In reality I was in a perpetual state of anxiety. I was nervous all the time. I felt like I didn’t add up to anyone’s expectations. I felt like a failure and a fraud and kept waiting for someone to walk in the lecture hall, point at me and say “She is a fraud, she has no right to be here”.

When I graduated with my undergraduate degree and began working, I continued to run at a frantic pace. I would not leave my desk until all the tasks for the day were completed. I would leave myself a note so I would know where to begin the next day. Having to leave a file out and not re-filed would fill me with a sense of dread, of failure. No-one had ever said that everything must be finished, but I believed it to be so. And if I didn’t finish everything, and leave a spotless desk at the end of day, I felt like I had to play catch-up when I started work again the next day.

Eventually I ended up in hospital with the frantic pace that couldn’t be maintained. I realised that I would not finish everything that had to be done; that there would always be something not finished. Some projects would never be finished, and some would have to wait for other information, or for other people to complete. It bothered me, but it didn’t control me.

When I returned to school to begin my MDiv I developed a different work ethic. I would often come to class having not finished the required reading ahead of time. Sometimes my notes would not be complete. I always started projects and essays early so I could finish them in advance of the deadline, but often everything was due at the same time. So I would create artificial deadlines to get things in early.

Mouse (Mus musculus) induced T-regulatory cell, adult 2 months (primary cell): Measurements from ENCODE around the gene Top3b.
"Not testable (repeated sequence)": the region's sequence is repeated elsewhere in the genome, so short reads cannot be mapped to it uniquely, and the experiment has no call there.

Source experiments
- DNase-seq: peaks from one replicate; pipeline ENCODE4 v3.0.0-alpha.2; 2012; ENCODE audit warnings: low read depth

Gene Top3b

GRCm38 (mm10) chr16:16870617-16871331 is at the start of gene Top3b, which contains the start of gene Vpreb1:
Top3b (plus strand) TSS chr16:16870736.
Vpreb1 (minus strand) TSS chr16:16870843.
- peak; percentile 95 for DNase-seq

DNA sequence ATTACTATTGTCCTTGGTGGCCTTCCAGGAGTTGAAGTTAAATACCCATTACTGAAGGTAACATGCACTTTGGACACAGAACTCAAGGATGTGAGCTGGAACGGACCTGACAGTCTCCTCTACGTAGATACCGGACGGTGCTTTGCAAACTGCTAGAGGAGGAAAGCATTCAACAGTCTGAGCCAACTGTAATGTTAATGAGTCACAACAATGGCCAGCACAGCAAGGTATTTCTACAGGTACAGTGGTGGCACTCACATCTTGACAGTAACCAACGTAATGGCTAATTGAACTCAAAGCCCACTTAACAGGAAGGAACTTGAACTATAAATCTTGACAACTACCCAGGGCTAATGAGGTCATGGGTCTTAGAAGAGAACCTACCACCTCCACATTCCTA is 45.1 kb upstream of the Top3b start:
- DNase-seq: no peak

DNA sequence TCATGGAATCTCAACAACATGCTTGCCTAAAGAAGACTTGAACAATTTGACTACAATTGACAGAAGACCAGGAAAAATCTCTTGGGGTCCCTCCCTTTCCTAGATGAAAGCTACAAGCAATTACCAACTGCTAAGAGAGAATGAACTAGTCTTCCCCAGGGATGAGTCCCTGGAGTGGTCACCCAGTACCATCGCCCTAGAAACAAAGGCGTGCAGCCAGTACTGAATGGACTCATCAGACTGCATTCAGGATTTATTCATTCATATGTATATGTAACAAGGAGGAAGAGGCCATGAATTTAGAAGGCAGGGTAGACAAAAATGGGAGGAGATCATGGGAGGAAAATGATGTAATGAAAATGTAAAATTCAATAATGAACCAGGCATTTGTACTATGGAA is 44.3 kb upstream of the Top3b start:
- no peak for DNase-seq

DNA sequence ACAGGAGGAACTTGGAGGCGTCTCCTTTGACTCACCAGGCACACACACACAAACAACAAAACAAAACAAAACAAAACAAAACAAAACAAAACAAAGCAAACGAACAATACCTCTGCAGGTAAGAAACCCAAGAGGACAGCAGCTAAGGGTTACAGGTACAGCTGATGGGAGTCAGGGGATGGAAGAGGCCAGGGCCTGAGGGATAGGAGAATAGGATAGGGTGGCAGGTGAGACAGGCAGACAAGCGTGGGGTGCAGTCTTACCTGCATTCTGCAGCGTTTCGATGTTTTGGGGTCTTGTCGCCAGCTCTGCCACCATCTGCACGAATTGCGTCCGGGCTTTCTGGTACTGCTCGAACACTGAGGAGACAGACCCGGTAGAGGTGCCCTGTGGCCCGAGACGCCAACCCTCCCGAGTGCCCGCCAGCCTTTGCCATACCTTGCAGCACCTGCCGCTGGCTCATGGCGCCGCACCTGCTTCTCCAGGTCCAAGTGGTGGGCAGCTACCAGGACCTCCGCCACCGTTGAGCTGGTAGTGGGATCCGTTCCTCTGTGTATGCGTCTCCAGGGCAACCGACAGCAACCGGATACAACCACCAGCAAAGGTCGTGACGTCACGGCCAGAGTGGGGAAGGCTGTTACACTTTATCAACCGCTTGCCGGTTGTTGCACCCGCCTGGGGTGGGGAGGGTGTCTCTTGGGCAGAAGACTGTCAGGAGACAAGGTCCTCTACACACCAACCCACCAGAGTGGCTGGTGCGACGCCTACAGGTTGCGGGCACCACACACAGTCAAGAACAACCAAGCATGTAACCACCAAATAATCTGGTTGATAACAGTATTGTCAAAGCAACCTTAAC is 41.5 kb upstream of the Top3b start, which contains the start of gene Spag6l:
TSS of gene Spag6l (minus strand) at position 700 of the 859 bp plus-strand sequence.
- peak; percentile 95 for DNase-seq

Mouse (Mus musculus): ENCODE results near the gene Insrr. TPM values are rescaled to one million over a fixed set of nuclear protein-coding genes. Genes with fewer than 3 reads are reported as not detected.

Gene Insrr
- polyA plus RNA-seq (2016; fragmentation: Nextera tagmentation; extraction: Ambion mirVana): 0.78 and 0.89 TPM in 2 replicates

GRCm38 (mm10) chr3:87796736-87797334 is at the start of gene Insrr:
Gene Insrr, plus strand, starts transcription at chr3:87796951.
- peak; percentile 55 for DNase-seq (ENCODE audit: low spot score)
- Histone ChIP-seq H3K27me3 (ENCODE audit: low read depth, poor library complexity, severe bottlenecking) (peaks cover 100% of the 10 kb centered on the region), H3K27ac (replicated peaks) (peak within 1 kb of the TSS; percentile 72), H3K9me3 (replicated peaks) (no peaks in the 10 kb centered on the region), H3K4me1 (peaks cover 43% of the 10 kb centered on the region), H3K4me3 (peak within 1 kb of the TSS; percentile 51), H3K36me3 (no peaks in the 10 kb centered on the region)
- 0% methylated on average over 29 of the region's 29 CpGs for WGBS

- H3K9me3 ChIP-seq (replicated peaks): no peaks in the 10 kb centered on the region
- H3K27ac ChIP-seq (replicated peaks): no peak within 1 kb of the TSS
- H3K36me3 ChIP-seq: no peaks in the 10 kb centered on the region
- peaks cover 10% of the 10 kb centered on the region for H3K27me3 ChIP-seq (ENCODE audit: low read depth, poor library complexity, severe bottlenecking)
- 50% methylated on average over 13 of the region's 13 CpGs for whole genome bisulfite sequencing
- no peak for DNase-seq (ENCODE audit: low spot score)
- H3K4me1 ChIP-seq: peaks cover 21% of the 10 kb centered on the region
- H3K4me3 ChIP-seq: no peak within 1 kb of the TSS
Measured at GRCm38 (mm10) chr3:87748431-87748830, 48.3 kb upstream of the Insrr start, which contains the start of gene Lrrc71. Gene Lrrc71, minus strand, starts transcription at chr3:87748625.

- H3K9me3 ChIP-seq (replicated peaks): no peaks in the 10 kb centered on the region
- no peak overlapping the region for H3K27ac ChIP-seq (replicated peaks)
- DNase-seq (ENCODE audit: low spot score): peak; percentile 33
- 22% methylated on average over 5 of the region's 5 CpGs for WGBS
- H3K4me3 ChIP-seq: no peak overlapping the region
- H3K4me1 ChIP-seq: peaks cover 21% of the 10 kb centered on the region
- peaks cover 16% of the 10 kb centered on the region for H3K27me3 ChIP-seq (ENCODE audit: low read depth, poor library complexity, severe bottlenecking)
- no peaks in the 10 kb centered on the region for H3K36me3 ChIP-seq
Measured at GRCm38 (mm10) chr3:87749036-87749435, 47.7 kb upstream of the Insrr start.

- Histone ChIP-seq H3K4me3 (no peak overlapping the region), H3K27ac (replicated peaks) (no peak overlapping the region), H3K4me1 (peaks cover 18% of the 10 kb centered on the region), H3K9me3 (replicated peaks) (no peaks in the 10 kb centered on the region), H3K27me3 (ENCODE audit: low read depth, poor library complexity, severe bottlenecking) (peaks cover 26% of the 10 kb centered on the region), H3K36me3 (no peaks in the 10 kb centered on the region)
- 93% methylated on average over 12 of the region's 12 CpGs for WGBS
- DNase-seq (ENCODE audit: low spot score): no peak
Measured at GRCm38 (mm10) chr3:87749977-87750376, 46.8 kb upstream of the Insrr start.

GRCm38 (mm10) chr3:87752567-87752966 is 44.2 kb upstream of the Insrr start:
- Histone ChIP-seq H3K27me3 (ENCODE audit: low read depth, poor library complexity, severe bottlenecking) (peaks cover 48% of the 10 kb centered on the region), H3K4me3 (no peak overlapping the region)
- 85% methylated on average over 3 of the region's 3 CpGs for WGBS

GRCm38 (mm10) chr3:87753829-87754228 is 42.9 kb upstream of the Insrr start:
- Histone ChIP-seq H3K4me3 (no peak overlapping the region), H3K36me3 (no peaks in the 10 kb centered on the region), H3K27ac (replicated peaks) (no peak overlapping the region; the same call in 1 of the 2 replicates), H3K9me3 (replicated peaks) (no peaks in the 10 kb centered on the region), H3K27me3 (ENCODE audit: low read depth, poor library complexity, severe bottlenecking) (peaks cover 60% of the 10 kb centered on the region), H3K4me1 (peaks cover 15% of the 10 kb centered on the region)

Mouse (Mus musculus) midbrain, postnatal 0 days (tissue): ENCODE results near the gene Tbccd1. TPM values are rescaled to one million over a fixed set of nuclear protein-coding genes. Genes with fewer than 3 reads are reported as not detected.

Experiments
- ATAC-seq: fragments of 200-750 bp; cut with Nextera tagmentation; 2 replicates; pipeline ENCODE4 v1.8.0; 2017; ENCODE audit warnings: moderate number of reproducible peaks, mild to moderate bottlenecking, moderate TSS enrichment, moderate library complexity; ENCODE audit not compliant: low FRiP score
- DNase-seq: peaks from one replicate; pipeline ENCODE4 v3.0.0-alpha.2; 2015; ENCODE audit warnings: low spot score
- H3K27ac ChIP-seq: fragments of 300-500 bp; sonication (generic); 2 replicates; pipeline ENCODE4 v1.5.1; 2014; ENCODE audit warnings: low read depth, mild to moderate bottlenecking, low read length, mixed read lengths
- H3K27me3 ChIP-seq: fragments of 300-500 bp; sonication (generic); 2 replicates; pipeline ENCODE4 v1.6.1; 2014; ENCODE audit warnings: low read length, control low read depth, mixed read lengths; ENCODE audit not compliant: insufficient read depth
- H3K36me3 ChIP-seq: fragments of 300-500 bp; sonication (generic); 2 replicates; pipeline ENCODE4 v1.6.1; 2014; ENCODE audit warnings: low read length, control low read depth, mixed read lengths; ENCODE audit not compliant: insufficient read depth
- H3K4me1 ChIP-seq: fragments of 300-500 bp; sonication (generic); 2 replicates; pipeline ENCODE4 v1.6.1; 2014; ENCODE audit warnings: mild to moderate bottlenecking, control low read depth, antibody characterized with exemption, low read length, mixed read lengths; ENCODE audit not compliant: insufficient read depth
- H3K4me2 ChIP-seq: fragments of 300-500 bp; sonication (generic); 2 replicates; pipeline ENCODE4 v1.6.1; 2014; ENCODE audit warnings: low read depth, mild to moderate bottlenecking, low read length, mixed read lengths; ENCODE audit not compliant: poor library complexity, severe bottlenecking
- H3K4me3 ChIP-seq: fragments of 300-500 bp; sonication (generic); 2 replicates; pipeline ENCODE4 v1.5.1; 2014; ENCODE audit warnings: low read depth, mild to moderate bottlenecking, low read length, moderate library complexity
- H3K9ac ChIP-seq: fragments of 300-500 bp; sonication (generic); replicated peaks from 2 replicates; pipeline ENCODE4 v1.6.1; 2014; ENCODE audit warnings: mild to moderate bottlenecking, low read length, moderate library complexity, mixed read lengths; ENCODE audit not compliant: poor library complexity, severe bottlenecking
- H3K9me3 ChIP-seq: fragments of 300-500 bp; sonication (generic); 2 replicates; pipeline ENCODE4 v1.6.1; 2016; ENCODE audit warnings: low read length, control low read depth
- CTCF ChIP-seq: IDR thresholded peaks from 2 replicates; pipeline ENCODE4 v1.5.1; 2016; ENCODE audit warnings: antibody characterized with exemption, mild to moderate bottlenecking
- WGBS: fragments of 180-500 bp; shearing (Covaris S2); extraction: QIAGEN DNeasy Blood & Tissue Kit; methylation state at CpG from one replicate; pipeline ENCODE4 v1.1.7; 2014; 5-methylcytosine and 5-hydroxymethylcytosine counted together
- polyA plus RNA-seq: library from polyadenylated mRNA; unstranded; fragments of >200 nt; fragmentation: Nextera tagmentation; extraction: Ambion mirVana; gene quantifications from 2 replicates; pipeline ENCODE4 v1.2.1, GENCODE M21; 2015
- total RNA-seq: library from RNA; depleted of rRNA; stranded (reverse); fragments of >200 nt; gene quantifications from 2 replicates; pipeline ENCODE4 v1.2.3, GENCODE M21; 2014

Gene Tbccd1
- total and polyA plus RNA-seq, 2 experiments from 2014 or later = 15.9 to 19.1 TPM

I began to notice my environment, see the leaves in the trees, hear the birds singing. I still worked as hard, but not as frantic. When I was a Chaplain at our Diocesan Church Camp I would often stop in the middle of my day, go down to the lookout and pray. Or stand in awe at the majesty before me.

As I have entered middle age, I am still as busy as ever. But I find myself, on occasion, arriving on time or a few minutes late. Before, I would always be obscenely early and have to park a distance from where I was going and fret until it was time to go to the appointment/home visit, etc. Now I do my best to leave in time to reach my destination, but if I get held up, I don’t take it as a personal failure.

In the last month or so life has slowed down for me. I am as busy as ever, but I now leave things undone. I leave my desk untidy. And interestingly enough, I’ve started to hum again. Especially when I’m home alone and I’m finishing a task. Also in my car. I’ll hum along to the radio or turn it off and hum while I drive.

I believe I have finally reached that balance. I can leave things unfinished. I can move things on my list to another day, or to someone else. I am comfortable in imperfection. I am getting more and more comfortable with “good enough” as opposed to perfection.

Life is filled with surprises. And while, currently I am still completely exhausted, I am beginning to find the work/life balance.

I’m going to clean the fans before they installed for the summer. It’s a dirty job, but I will hum as I work. All work is God’s work.